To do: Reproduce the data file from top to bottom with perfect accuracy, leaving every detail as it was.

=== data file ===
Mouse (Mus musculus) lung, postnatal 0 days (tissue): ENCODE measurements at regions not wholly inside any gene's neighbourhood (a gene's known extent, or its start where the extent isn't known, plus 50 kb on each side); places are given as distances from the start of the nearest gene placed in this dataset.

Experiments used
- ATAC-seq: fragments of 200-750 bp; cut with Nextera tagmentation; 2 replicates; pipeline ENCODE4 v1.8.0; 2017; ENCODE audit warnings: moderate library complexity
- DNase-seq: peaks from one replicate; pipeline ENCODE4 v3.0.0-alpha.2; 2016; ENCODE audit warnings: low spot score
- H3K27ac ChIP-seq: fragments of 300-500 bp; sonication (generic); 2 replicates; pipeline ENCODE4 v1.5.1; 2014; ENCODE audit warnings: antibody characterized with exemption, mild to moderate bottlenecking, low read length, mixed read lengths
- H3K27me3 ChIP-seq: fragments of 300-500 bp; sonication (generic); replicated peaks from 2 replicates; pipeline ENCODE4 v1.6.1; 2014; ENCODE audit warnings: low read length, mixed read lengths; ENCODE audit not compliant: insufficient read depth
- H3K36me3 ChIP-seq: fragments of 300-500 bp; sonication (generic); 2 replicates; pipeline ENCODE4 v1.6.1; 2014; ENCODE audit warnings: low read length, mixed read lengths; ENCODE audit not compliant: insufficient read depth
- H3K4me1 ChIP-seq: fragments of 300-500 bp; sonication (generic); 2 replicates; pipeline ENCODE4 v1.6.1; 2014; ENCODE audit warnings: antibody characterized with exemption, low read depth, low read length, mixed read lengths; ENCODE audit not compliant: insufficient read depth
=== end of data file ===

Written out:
Mouse (Mus musculus) lung, postnatal 0 days (tissue): ENCODE measurements at regions not wholly inside any gene's neighbourhood (a gene's known extent, or its start where the extent isn't known, plus 50 kb on each side); places are given as distances from the start of the nearest gene placed in this dataset.

Experiments used
- ATAC-seq: fragments of 200-750 bp; cut with Nextera tagmentation; 2 replicates; pipeline ENCODE4 v1.8.0; 2017; ENCODE audit warnings: moderate library complexity
- DNase-seq: peaks from one replicate; pipeline ENCODE4 v3.0.0-alpha.2; 2016; ENCODE audit warnings: low spot score
- H3K27ac ChIP-seq: fragments of 300-500 bp; sonication (generic); 2 replicates; pipeline ENCODE4 v1.5.1; 2014; ENCODE audit warnings: antibody characterized with exemption, mild to moderate bottlenecking, low read length, mixed read lengths
- H3K27me3 ChIP-seq: fragments of 300-500 bp; sonication (generic); replicated peaks from 2 replicates; pipeline ENCODE4 v1.6.1; 2014; ENCODE audit warnings: low read length, mixed read lengths; ENCODE audit not compliant: insufficient read depth
- H3K36me3 ChIP-seq: fragments of 300-500 bp; sonication (generic); 2 replicates; pipeline ENCODE4 v1.6.1; 2014; ENCODE audit warnings: low read length, mixed read lengths; ENCODE audit not compliant: insufficient read depth
- H3K4me1 ChIP-seq: fragments of 300-500 bp; sonication (generic); 2 replicates; pipeline ENCODE4 v1.6.1; 2014; ENCODE audit warnings: antibody characterized with exemption, low read depth, low read length, mixed read lengths; ENCODE audit not compliant: insufficient read depth